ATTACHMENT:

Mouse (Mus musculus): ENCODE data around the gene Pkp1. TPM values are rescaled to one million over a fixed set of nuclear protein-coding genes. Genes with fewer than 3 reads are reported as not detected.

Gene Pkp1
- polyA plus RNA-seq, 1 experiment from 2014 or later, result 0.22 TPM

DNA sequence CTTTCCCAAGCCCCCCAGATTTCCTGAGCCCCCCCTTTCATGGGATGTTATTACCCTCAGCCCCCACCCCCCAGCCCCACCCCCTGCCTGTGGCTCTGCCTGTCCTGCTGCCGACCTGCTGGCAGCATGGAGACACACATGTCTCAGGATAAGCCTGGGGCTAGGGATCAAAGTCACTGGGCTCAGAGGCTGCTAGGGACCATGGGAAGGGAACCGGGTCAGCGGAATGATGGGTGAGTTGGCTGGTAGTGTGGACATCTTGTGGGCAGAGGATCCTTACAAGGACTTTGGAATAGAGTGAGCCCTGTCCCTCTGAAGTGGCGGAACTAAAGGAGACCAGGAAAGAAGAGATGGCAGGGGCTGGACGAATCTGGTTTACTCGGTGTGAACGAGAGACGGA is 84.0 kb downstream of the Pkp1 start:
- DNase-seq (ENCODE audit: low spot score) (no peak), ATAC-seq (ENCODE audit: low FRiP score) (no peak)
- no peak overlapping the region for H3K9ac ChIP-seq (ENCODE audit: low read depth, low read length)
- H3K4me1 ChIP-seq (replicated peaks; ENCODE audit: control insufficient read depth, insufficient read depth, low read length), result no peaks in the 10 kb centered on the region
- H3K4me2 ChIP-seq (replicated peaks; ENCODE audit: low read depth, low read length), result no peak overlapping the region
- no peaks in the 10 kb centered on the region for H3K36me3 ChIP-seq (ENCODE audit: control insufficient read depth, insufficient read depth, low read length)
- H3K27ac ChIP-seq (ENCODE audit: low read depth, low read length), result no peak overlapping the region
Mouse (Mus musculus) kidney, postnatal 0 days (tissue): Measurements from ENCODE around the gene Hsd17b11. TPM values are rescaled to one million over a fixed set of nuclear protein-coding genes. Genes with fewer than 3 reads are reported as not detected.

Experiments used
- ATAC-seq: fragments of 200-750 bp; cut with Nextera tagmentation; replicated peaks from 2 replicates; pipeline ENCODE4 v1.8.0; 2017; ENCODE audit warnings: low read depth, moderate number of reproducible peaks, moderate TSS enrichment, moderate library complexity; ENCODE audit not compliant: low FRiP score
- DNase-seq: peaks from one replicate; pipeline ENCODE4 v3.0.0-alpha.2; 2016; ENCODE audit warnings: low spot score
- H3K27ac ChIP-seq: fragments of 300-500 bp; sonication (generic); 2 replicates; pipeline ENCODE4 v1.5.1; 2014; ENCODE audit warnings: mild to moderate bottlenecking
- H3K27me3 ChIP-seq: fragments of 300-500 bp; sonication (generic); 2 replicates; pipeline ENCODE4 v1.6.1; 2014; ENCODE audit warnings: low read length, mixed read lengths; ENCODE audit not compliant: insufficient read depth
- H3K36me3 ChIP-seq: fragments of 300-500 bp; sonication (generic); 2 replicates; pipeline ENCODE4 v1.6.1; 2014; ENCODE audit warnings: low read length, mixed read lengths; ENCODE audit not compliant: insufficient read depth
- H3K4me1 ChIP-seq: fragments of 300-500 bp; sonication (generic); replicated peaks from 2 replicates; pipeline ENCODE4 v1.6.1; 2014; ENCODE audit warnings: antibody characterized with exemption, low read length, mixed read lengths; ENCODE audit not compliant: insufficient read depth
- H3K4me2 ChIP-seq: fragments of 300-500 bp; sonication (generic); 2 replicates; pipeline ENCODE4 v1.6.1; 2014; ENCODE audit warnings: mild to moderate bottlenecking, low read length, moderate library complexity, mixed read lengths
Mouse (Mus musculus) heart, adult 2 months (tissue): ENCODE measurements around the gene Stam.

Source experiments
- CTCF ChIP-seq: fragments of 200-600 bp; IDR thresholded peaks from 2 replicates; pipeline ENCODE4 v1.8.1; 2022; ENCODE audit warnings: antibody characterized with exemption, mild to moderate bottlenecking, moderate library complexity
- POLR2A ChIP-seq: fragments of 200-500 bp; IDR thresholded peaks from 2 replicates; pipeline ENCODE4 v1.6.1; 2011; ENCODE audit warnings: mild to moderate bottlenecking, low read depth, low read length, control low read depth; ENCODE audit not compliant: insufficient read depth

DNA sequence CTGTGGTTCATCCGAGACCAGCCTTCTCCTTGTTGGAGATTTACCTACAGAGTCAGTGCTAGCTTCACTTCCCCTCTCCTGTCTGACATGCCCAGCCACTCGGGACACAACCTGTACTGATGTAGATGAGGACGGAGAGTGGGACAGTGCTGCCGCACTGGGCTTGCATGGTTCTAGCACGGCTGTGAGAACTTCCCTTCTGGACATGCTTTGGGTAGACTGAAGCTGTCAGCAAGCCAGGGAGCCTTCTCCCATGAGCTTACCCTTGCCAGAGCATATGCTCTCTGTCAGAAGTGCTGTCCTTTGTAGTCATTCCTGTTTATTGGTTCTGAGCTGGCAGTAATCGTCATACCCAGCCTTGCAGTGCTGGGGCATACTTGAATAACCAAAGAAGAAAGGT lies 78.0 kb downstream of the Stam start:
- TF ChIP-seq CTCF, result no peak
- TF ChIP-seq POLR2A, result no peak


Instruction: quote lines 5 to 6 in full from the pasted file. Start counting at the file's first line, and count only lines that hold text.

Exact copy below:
- DNase-seq (ENCODE audit: low spot score) (no peak), ATAC-seq (ENCODE audit: low FRiP score) (no peak)
- no peak overlapping the region for H3K9ac ChIP-seq (ENCODE audit: low read depth, low read length)